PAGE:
Skip to content
My WebMD Sign In, Sign Up

Announcements

The Pet Health Community and Pet Health Center are NOT substitutes for a vet visit. Contact a vet in an emergency! | Dog Conditions A-Z | Dog Symptoms A-Z | Cat Conditions A-Z | Cat Symptoms A-Z

Remember Your Beloved Pet
Includes Expert Content
Rate of progression of Congestive Heart Failure in small breeds?
avatar
ROXYDOG13 posted:
I was wondering if anyone has any experience with the rate of progression of CHF in small breeds, including Pomeranians.
Our Pomeranian (9yrs old) was diagnosed with a heart murmur about 3 years ago. We went to get her teeth cleaned which required her to be put under due to a prior blood problem. They recommended we have the heart murmur checked out (I believe the xrays showed some fluid buildup near her lungs?)

We had her checked by a cardiologist who said the murmur is small and to watch for signs of progression (heavy breathing, cough, etc). And schedule another checkup for 9mo.

Well, 2 days after returning from the vet she has begun to cough, in such a way that it seems like she is trying to get something up. It is every few minutes while she is walking around, though it didn't seem to wake her up at night :
I mention this because the primary symptom I was told to watch for was coughing about 2 hours after they try to go to bed. She seemed to sleep without much problem, though coughs more after jumping onto the bed or running up the stairs.

I guess my main question is, after a cardiologist JUST looked at her (ECG,XRAY,Bloodwork was all done) and she said it was a small murmur, is it just coincidence that she has a cough now? Isn't progression a little slower than this? Perhaps bronchitis?

I know I need to take her back, but its expensive to see a specialist in the same-day (emergency) and her normal vet would just refer us back to the cardiologist. I thought I'd look for some experience online first to confirm if I'm just being paranoid, or if it really can progress this fast. I don't know whether this is something where she has to be brought in today or something that can be a scheduled appt with the specialist for this week. (Is waiting a few days too long?)

She did not do anything too extraneous in the past few days other than be outside in the heat for a bit.

She does NOT have labored breathing. Just the cough.

Thank you.
Reply
 
avatar
AMERICAN VETERINARY MEDICAL ASSOCIATION
Bernadine Cruz, DVM responded:
I am so happy to learn that you made the investment in your pet's health to have her examined by a cardiologist. Congestive hear failure can happen extremely quickly but in your pet's case, it seems less likely. If the cough began after the dental cleansing, it is more likely that the endotracheal tube, the tube that was used to control her breathing and deliver the gaseous anesthetic, caused a bit of tracheal (windpipe) irritation. It would be safest to have your pet examined by your primary care veterinarian (to be on the safe side). I will often have my own clients purchase a stethescope with which to monitor the heart and lungs at home. You don't really need to know what you are hearing...you are listening for changes...when these are noted...you need to bring it to your veterinarian's attention. Please contact your primary care veterinarian and have him/her take a look at your pet early next week. You don't want to take a chance.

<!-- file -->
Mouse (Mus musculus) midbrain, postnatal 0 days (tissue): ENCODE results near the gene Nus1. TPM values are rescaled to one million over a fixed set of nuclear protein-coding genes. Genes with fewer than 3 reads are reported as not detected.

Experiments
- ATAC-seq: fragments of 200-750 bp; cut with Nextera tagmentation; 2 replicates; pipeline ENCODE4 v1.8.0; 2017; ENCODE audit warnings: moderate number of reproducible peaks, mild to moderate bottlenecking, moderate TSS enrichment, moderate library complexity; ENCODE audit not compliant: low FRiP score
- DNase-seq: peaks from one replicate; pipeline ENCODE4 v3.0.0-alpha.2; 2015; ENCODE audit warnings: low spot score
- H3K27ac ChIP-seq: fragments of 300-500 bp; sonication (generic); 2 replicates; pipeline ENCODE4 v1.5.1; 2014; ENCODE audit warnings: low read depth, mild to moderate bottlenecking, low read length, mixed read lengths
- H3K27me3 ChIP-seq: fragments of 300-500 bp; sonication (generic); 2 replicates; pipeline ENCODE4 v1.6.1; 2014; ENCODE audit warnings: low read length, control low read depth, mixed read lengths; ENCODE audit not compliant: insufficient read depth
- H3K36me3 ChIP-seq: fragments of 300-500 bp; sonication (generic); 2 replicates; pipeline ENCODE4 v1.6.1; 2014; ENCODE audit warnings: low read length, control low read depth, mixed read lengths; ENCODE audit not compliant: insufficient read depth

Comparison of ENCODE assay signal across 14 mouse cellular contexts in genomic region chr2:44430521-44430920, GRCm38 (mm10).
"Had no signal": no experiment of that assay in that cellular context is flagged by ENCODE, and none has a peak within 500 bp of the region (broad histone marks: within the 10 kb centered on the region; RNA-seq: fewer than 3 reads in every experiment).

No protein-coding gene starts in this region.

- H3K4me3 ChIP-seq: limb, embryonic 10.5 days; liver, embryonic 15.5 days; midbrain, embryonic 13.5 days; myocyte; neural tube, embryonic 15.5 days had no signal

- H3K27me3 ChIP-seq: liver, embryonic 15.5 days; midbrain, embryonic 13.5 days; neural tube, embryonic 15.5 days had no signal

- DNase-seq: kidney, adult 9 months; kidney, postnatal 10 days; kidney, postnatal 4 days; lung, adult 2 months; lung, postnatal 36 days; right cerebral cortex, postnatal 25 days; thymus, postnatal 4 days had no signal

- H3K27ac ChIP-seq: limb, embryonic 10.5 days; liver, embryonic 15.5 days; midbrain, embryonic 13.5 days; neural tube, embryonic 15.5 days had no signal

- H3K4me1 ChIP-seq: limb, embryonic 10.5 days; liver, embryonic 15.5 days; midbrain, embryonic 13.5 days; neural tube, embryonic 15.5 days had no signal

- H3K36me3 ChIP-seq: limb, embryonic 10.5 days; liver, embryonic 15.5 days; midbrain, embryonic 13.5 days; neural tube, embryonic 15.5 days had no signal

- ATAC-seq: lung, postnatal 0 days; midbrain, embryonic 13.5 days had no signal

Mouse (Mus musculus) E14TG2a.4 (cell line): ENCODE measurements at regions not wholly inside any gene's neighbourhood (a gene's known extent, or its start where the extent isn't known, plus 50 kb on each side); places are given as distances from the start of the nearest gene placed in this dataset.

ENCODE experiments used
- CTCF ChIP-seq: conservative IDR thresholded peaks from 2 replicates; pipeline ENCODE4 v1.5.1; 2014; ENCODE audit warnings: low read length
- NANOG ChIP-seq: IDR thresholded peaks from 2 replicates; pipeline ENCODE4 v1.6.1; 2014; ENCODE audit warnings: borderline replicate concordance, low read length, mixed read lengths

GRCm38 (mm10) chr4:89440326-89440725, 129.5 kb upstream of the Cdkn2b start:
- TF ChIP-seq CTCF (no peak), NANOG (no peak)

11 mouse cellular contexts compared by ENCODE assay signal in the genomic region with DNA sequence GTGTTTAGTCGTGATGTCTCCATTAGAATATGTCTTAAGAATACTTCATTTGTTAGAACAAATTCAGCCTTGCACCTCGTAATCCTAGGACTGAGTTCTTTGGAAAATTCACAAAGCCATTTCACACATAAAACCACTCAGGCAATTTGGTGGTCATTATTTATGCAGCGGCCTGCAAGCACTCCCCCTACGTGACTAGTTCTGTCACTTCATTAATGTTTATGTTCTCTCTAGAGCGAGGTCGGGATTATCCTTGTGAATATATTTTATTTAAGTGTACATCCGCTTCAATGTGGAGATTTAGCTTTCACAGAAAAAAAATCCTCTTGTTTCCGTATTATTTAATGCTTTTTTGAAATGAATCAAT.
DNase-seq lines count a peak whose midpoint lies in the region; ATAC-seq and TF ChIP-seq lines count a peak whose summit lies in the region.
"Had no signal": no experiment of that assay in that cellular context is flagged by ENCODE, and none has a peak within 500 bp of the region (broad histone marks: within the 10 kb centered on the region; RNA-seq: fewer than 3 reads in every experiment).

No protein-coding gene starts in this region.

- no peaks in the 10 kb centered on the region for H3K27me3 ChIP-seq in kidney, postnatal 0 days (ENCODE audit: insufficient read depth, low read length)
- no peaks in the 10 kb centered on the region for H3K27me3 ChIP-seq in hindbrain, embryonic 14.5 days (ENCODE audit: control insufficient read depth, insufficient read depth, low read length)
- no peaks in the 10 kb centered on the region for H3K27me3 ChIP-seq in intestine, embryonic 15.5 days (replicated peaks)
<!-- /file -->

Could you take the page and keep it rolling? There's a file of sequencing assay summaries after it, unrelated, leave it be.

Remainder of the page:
Dr. Bernadine Cruz


Featuring Experts from AMERICAN VETERINARY MEDICAL ASSOCIATION

Drew Weigner, DVM, ABVP, is one of the few board-certified feline specialists in the nation, having practiced medicine for more than 25 years. Weigner...More

Helpful Tips

Helping Hospice Patients Keep Their PetsExpert
Pets are an extremely important part of our lives. And this is especially true when we are at the end of our days. What could be more ... More
Was this Helpful?
34 of 46 found this helpful

Related News

There was an error with this newsfeed

Report Problems With Your Medications to the FDA

FDAYou are encouraged to report negative side effects of prescription drugs to the FDA. Visit the FDA MedWatch website or call 1-800-FDA-1088.

Learn more about the AVMA

WebMD Special Sections